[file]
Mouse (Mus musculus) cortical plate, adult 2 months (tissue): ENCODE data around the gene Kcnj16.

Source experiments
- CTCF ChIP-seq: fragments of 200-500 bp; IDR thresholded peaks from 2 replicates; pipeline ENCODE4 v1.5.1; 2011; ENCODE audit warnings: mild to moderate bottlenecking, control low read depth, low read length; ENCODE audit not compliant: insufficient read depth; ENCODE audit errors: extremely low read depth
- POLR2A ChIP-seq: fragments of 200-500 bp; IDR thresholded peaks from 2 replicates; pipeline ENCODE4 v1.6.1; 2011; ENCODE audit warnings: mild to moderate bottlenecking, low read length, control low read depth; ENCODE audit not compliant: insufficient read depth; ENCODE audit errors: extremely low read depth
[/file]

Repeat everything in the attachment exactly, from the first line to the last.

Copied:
Mouse (Mus musculus) cortical plate, adult 2 months (tissue): ENCODE data around the gene Kcnj16.

Source experiments
- CTCF ChIP-seq: fragments of 200-500 bp; IDR thresholded peaks from 2 replicates; pipeline ENCODE4 v1.5.1; 2011; ENCODE audit warnings: mild to moderate bottlenecking, control low read depth, low read length; ENCODE audit not compliant: insufficient read depth; ENCODE audit errors: extremely low read depth
- POLR2A ChIP-seq: fragments of 200-500 bp; IDR thresholded peaks from 2 replicates; pipeline ENCODE4 v1.6.1; 2011; ENCODE audit warnings: mild to moderate bottlenecking, low read length, control low read depth; ENCODE audit not compliant: insufficient read depth; ENCODE audit errors: extremely low read depth